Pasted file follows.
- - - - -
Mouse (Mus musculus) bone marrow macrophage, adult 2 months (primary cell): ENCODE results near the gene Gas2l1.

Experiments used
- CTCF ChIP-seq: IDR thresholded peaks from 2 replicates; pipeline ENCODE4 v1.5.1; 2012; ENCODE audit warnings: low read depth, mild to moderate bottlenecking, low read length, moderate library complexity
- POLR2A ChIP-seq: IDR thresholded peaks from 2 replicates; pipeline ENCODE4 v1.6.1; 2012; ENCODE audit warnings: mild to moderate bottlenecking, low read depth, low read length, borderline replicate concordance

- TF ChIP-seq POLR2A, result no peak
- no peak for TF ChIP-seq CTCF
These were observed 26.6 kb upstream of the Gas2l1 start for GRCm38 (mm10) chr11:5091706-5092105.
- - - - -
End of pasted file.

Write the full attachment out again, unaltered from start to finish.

Mouse (Mus musculus) bone marrow macrophage, adult 2 months (primary cell): ENCODE results near the gene Gas2l1.

Experiments used
- CTCF ChIP-seq: IDR thresholded peaks from 2 replicates; pipeline ENCODE4 v1.5.1; 2012; ENCODE audit warnings: low read depth, mild to moderate bottlenecking, low read length, moderate library complexity
- POLR2A ChIP-seq: IDR thresholded peaks from 2 replicates; pipeline ENCODE4 v1.6.1; 2012; ENCODE audit warnings: mild to moderate bottlenecking, low read depth, low read length, borderline replicate concordance

- TF ChIP-seq POLR2A, result no peak
- no peak for TF ChIP-seq CTCF
These were observed 26.6 kb upstream of the Gas2l1 start for GRCm38 (mm10) chr11:5091706-5092105.